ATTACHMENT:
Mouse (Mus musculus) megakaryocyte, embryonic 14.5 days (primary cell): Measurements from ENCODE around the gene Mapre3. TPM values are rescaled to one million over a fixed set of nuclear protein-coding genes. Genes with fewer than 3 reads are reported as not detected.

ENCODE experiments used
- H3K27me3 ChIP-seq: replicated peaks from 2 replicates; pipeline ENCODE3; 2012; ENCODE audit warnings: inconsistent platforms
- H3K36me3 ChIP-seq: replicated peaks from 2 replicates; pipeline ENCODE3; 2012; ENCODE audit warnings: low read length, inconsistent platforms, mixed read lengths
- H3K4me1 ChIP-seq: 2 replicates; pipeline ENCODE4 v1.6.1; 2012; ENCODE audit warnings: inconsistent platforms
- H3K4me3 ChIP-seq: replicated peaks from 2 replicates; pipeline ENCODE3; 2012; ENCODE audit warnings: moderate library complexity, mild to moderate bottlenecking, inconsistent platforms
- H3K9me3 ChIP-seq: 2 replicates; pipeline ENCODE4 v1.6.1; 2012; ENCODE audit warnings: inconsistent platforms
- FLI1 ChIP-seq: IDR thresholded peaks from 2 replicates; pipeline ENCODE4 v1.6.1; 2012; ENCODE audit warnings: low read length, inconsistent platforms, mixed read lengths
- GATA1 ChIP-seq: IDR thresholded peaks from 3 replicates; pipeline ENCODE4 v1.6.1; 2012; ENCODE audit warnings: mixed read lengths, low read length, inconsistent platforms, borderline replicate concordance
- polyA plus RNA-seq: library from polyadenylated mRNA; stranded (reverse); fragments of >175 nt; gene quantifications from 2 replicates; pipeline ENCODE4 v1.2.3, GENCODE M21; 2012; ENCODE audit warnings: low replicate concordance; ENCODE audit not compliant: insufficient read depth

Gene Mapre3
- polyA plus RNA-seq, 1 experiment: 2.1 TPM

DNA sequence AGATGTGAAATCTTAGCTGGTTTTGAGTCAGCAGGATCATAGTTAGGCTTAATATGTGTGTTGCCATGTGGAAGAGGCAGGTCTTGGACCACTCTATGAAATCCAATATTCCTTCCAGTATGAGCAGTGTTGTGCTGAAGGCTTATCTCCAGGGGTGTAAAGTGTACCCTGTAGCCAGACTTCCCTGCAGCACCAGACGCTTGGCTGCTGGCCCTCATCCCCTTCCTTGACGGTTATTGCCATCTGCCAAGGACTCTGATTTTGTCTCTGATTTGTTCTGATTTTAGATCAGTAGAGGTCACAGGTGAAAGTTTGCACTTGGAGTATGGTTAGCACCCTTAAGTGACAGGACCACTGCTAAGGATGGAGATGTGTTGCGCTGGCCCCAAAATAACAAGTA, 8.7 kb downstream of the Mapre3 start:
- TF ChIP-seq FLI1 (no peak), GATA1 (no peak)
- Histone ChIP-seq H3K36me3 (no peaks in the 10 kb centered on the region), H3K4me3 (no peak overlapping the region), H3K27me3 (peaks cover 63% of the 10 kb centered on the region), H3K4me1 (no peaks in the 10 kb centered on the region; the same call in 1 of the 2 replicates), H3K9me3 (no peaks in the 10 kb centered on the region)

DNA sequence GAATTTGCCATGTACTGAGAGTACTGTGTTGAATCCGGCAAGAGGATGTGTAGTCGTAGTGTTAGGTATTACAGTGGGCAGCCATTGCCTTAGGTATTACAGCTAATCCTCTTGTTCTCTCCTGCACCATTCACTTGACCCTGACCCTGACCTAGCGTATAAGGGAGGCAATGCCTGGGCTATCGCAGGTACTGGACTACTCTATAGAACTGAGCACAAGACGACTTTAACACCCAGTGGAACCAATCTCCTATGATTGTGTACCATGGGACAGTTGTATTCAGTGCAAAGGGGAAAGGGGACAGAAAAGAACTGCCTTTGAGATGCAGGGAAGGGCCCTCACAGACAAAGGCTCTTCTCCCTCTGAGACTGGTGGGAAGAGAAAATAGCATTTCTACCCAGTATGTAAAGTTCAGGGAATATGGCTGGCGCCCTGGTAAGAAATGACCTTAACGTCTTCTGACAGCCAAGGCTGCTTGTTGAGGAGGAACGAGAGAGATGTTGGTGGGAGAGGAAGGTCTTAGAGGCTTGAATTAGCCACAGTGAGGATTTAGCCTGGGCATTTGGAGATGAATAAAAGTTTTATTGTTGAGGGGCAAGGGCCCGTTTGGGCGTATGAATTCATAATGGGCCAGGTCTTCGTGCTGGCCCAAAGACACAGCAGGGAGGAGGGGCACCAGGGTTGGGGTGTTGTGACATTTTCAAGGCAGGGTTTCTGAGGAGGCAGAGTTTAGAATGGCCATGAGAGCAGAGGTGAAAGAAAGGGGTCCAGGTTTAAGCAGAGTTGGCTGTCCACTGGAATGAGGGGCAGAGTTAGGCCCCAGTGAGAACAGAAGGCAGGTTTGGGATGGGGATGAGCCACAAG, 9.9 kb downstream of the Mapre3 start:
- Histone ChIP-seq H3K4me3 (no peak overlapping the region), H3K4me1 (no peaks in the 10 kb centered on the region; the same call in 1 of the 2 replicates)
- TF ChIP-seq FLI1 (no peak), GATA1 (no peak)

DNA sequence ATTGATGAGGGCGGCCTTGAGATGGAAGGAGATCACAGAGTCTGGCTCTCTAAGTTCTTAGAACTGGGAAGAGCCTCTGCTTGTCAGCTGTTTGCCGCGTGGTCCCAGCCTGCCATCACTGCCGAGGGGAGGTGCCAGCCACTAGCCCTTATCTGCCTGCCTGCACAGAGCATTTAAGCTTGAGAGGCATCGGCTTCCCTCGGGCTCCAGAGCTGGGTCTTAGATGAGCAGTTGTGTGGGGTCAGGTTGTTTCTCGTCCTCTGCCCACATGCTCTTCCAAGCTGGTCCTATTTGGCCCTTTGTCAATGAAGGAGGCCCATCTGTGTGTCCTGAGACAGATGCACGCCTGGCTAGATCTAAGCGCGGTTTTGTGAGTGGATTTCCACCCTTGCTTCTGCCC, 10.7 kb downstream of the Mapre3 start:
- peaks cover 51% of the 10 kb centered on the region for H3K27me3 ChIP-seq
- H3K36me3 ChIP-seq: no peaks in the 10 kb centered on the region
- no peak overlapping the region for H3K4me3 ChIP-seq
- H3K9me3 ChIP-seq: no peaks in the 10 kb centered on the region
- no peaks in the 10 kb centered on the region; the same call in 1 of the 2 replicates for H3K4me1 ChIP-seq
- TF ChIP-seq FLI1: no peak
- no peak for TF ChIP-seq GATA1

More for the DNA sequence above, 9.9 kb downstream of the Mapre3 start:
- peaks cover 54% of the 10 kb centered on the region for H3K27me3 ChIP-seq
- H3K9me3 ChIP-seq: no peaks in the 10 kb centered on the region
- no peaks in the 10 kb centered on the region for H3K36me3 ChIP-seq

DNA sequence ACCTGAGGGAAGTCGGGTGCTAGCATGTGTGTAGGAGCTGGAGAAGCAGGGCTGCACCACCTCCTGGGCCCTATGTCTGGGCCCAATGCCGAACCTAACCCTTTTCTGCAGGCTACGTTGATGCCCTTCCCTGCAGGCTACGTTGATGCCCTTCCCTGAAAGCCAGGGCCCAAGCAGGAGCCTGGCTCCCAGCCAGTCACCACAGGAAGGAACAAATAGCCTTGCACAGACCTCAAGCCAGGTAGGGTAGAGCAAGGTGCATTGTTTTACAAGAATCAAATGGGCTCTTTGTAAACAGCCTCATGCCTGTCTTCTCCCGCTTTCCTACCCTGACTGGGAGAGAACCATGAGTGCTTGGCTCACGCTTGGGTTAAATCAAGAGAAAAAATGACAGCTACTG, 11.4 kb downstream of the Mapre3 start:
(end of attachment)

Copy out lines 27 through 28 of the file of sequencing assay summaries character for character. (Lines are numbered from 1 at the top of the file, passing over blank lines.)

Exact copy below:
More for the DNA sequence above, 9.9 kb downstream of the Mapre3 start:
- peaks cover 54% of the 10 kb centered on the region for H3K27me3 ChIP-seq